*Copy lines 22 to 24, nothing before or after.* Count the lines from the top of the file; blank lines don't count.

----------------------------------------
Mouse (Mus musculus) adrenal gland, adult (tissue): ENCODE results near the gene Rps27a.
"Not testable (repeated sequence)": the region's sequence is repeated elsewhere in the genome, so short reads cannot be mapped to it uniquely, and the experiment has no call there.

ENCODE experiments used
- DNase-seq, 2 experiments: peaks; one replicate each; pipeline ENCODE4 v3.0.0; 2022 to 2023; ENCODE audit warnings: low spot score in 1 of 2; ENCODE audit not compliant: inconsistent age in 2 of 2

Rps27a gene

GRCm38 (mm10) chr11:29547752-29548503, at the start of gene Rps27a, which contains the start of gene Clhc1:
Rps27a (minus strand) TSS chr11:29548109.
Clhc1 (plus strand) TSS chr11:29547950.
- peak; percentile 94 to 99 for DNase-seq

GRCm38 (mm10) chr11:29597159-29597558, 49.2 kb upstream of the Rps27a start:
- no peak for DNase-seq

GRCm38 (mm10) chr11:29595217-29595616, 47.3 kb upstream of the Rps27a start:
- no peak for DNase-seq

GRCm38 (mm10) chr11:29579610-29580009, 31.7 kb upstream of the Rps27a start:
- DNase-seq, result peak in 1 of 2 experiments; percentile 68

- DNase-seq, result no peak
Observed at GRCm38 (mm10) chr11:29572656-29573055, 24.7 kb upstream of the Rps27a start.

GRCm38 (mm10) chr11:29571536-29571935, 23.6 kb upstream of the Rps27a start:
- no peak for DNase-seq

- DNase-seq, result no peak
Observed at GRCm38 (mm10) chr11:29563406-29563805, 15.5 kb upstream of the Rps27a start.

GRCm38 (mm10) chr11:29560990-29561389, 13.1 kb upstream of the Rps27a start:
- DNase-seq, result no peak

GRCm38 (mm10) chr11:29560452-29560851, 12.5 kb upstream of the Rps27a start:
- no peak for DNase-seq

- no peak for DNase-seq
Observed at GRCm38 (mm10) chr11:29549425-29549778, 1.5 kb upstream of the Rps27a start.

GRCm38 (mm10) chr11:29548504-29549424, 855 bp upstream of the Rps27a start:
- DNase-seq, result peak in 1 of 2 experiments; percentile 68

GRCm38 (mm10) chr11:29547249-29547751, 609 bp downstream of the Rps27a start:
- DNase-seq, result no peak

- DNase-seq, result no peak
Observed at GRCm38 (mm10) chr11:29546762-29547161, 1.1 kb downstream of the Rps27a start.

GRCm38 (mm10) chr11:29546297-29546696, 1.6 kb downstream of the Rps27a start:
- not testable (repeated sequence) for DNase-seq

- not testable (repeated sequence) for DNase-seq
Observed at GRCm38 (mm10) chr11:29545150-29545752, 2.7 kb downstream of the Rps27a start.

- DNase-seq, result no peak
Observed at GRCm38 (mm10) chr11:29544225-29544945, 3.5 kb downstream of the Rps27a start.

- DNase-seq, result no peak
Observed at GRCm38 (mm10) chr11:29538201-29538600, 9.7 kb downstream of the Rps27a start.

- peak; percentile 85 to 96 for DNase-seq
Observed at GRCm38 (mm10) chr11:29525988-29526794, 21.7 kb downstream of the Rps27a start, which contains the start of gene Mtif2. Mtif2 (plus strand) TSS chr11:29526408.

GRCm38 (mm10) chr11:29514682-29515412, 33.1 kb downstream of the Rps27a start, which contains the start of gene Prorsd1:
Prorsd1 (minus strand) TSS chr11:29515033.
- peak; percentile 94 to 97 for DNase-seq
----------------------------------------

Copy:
GRCm38 (mm10) chr11:29560990-29561389, 13.1 kb upstream of the Rps27a start:
- DNase-seq, result no peak

GRCm38 (mm10) chr11:29560452-29560851, 12.5 kb upstream of the Rps27a start: